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These Gadgets Use Some Old, Reliable Sources of Energy

February 15, 2001|GREG MILLER |

In California--the land of rolling hills, rolling waves and, these days, rolling blackouts--the only reliable, cheap source of energy at the moment might be your own muscles.

With that in mind, we tested a new generation of gadgets based on some of the oldest mechanisms in technology: springs, cranks and levers you operate by hand.

It turns out that self-powered radios and flashlights already were enjoying renewed interest even before the Golden State's energy crisis. The windup gadgets reviewed here have been showing up on shelves in such retail shops as Restoration Hardware, REI, Brookstone, Sharper Image and Eddie Bauer.

The devices started catching on in the months leading up to 2000 and its notorious computer glitch, which produced more panic than actual problems. But store managers said the gadgets continue to sell well, especially among people who appreciate environmentally friendly products and clever engineering.

We tested four devices: two flashlights, one radio and one box that combines both. They range from $10 for a Russian-made flashlight to about $100 for the radio/flashlight combo.

Overall, the performance of the products was impressive. Two devices--a portable radio and flashlight manufactured by a company called Freeplay--were gems, products that combine uncommon elegance and efficiency. The combination box, also made by Freeplay, was functional but clunky. Only the Russian flashlight was disappointing--tiring to operate, noisy and not worth the $10 it cost.

Freeplay S360

The most impressive gadget of the bunch was the S360 self-powered radio by Freeplay (, a London-based company that is the leader in this hand-powered corner of the technology world. It costs $70, weighs just over 2 pounds, produces good sound and comes in a smooth, sleek plastic case.

Like all Freeplay devices, it is powered by a ribbon of carbon steel wrapped tightly around a spool. To wind the device, you pull out a fold-up handle and crank it about 60 times, which transfers the steel ribbon to a second spool. Release the lever and the ribbon slowly uncoils, turning a generator as it returns to its original spool.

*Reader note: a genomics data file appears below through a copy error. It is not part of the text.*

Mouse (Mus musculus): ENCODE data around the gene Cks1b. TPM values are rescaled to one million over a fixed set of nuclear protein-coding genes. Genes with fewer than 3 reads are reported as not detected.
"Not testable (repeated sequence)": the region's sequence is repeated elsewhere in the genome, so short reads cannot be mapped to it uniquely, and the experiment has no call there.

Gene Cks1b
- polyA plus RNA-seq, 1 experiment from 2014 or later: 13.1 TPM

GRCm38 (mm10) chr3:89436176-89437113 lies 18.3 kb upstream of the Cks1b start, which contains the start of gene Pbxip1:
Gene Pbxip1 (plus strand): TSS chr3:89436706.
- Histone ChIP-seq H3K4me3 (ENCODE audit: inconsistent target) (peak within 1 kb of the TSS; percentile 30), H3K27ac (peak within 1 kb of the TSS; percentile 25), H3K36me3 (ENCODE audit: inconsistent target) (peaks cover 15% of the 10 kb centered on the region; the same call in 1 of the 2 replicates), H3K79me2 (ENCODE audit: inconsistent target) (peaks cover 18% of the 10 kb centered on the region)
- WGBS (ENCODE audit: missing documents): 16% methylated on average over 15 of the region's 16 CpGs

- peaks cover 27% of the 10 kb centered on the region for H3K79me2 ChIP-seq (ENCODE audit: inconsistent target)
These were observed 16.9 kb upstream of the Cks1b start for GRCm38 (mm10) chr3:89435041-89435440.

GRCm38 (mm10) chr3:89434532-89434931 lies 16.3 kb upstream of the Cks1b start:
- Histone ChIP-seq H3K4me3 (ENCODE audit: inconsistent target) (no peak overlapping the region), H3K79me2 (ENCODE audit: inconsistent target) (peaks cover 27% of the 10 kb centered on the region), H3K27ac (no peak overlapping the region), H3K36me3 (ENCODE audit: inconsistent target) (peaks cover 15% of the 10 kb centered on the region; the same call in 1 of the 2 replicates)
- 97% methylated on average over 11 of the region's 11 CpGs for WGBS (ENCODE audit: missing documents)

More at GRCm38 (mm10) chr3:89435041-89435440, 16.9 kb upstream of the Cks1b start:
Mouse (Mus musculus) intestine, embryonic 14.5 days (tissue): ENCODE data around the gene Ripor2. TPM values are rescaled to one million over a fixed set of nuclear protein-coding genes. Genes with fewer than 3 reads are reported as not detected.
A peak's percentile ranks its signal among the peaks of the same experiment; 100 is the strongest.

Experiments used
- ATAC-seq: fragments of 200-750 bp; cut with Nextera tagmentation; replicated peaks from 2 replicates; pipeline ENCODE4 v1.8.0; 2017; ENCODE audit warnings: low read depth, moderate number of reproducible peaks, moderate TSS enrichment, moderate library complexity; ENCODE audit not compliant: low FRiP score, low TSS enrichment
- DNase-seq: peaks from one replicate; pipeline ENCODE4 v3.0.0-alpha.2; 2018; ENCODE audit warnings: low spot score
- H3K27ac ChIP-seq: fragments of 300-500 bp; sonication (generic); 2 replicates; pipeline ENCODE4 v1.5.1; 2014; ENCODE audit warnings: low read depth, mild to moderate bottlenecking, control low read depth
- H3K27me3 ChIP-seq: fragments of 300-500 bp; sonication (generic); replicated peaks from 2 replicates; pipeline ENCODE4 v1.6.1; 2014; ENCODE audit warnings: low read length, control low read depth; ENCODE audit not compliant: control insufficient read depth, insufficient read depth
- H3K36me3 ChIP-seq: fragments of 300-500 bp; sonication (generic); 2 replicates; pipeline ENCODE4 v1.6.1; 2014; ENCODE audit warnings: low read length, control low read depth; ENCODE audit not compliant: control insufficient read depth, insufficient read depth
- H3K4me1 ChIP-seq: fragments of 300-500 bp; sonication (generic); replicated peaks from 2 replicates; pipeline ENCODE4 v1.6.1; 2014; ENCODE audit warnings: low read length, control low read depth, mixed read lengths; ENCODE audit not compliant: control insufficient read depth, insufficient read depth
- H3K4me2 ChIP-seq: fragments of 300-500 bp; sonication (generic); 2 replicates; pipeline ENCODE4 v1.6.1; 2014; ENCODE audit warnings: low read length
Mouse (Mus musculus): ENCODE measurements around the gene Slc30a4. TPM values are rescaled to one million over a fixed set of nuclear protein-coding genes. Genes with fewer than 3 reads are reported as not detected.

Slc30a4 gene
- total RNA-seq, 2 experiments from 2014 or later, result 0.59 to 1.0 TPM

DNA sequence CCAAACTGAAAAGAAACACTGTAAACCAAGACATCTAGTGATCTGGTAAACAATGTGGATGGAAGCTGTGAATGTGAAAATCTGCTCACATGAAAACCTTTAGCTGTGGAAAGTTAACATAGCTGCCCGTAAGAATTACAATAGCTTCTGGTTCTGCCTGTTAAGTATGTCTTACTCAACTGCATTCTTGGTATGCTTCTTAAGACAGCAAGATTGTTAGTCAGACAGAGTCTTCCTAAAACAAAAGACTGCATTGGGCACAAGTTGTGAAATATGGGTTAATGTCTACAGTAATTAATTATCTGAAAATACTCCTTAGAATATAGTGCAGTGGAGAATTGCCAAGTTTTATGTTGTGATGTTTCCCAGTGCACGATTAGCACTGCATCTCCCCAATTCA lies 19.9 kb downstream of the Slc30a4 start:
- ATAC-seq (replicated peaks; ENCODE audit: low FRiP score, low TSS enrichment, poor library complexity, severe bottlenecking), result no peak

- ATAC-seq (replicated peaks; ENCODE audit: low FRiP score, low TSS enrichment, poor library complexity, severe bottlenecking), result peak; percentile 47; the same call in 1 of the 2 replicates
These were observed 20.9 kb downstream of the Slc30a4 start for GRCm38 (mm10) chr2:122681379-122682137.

Cranking the handle takes no more effort than reeling in a small fish. It takes about 60 seconds and stores up enough coiled energy to operate the radio for as long as 40 minutes, depending on the volume during playback.

The steel spring is only one of four power sources for this radio. It also comes with solar panels and rechargeable battery cells, and it can be operated with an ordinary, 6-volt AC/DC adapter (available separately).

In direct sunlight, the radio will operate on solar power. Turn the radio off and the unit will continue to collect solar power and store it in the battery cells, which can power the device for as long as 15 hours when fully charged. The springs also dump energy into the storage cells.

There is no CD or cassette player. But the S360 does have a headphone jack and comes in an assortment of colors. I recommend the clear plastic version, because it exposes the workings of a radio that is as mesmerizing to watch as it is pleasant to listen to.

Freeplay 20/20

A close cousin of the S360 is the Freeplay 20/20 flashlight, which is about the same size and uses the same cranking mechanism. It too is encased in smooth and curvy plastic, available in five colors.

The flashlight costs $60, considerably more than you would pay for a comparably sized, battery-powered flashlight at a hardware store. But the Freeplay is a unique bit of engineering. Everything about it is designed to maximize efficiency.

Instead of an ordinary bulb, it comes with one incandescent, xenon-filled bulb and three light-emitting diodes. The xenon bulb, the device's brightest light source, operates when the battery is charged. But when the device is operating on hand-cranked power, only the LEDs, which consume less energy, light up.

When the battery is fully charged--from an included AC/DC adapter--the flashlight will shine as long as 45 minutes. When the battery is drained, the steel crank mechanism provides 10 to 15 minutes of light. The beam from the LEDs isn't very powerful but would suffice in an emergency.

My only complaint with the 20/20 I tested was that the lens was loose and kept falling off. Instead of equipping the light with a lens that screws on securely, Freeplay built it with a lens that has slots that twist around a pair of screws. For an expensive flashlight designed for service in emergencies, this seemed a troubling flaw.

Freeplay Plus

The $100 Freeplay Plus combines components from the radio and flashlight in one box, and then adds a few extras. In addition to AM and FM radio, for instance, the Plus also handles shortwave frequencies.

The light on the unit detaches, remaining tethered to the power source by a 6-foot cord, so that it can be strung to the top of a tent without moving the radio.

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